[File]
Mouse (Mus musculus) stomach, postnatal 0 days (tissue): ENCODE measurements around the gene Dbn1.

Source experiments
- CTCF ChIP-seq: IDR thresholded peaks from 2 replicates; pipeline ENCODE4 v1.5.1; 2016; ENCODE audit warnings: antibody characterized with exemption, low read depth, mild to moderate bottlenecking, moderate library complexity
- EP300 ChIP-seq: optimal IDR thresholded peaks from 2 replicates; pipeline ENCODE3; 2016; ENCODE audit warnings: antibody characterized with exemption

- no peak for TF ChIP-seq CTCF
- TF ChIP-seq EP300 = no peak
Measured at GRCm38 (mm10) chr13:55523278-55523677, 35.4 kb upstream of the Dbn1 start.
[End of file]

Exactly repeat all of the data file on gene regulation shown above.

Mouse (Mus musculus) stomach, postnatal 0 days (tissue): ENCODE measurements around the gene Dbn1.

Source experiments
- CTCF ChIP-seq: IDR thresholded peaks from 2 replicates; pipeline ENCODE4 v1.5.1; 2016; ENCODE audit warnings: antibody characterized with exemption, low read depth, mild to moderate bottlenecking, moderate library complexity
- EP300 ChIP-seq: optimal IDR thresholded peaks from 2 replicates; pipeline ENCODE3; 2016; ENCODE audit warnings: antibody characterized with exemption

- no peak for TF ChIP-seq CTCF
- TF ChIP-seq EP300 = no peak
Measured at GRCm38 (mm10) chr13:55523278-55523677, 35.4 kb upstream of the Dbn1 start.